A Beginner’s Guide to the Special Education Legal Process: When a School District Sues a Family



This is a summary of the fifth edition of CSNLG’s podcast Special Education Matters. In this podcast, our host Michael Boll and lead attorney Richard Isaacs discuss what families should do if the school district files a lawsuit against the family. The podcast can be found here.

There are two particular instances where a district might sue a family

1. A parent requests an an IEE (Independent Educational Evaluation) to be funded by the school district and the district chooses to defend their assessment

  • In this scenario, the law requires that they file a lawsuit to defend their assessment.
  • At this point, the parent may choose to drop the request for funding, and the lawsuit would go away.

2. The district files a lawsuit to enforce their IEP offer if a parent doesn’t consent to their IEP.

  • For example, there are a lot of families that will disagree with the district’s offer and they’ll push for funding for a private school. The district can then sue to deny your request for them to fund a private school.
  • This typically comes into play when the family files suit for reimbursement of a placement. The district will then turn around and sue the family to defend its placement in response.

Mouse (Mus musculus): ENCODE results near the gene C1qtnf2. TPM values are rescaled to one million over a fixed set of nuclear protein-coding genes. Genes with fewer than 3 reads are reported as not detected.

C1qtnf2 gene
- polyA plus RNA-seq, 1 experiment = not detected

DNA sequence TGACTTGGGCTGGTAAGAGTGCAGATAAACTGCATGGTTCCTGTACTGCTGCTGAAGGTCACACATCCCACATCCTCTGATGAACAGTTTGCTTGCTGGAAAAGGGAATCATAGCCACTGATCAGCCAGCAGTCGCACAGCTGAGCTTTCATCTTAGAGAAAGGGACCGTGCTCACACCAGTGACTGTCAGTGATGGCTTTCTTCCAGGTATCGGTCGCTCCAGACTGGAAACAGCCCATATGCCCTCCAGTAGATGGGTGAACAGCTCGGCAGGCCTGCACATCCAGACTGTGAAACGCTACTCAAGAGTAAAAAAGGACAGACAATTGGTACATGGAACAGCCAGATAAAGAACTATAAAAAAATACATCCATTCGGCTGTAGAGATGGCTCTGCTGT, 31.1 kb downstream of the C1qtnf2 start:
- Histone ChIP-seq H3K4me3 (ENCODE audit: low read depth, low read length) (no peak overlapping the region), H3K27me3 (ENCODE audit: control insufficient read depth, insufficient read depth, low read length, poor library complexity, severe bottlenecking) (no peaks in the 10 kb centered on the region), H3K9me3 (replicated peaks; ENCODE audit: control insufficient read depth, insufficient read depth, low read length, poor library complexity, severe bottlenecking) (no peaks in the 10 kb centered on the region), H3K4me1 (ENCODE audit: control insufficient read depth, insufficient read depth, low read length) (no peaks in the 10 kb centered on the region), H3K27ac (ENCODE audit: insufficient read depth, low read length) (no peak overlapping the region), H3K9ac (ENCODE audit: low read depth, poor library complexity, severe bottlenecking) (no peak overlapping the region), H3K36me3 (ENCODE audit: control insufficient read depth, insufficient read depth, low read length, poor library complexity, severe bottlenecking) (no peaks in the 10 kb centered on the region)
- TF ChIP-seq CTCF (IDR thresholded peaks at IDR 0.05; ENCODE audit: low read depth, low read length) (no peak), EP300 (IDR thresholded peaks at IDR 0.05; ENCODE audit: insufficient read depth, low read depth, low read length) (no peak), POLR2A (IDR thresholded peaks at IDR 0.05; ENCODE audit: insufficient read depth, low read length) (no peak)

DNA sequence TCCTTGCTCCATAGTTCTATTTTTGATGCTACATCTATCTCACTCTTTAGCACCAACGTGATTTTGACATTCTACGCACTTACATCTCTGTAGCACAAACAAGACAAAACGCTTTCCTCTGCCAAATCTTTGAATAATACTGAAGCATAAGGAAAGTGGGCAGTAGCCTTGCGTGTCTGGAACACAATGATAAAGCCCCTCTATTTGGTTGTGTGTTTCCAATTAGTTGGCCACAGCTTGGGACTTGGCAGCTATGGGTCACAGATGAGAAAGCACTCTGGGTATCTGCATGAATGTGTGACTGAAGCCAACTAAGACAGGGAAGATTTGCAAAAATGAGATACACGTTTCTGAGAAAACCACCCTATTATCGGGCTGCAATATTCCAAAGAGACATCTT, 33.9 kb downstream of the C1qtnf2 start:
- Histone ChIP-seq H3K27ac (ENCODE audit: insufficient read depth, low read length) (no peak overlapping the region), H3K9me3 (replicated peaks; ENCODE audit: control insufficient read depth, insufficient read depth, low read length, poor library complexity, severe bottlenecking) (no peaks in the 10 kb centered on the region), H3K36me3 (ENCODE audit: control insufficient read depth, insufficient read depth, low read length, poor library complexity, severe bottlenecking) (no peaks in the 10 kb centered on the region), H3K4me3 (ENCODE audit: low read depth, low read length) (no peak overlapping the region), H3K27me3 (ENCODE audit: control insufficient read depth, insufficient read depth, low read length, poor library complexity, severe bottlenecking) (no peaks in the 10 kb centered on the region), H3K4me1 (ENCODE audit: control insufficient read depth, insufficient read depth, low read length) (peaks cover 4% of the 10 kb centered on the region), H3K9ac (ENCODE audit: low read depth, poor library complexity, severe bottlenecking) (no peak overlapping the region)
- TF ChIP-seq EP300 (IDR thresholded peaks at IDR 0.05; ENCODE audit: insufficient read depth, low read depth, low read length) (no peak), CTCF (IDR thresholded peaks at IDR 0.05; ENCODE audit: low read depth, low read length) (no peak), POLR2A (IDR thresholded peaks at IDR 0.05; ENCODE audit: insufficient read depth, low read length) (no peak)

Timeframes are different if a district initiates the suit

The time frame is much shorter.

  • When the family files suit: a 30 day resolution period starts, the court has to have a decision within 45 days, so there’s about 75 days for things to work out.
  • When the district files: there is no resolution period, so a hearing has to be held within 45 days.

How do we deal with either of these situations?

It is a scary thing when the district is filing suit against a family. But again, this doesn’t change much – we can usually work it out.

  • Sometimes we countersue, and we join the two cases together and we get new dates set. If the district is going to file, we are also going to file.
  • The OAH (Office of Administrative Hearings) makes the student’s case the controlling case for date purposes and scheduling purposes.

Is it realistic of you to represent yourself in the lawsuit?

  • There are plenty of decisions where parents will go alone and win. The judge is sometimes more lenient towards parents without representation.
  • However, we would never advise a client to go at it alone, although some parents have been quite successful doing that.

To conclude, if you find out that the district filed a lawsuit against you, what steps should you take?

  • Consult with an attorney.
  • There are many attorneys that are able to provide a quick, free consultation and point the family in the right direction.

This summary is part of our complete Beginner’s Guide to the Special Education Legal Process.

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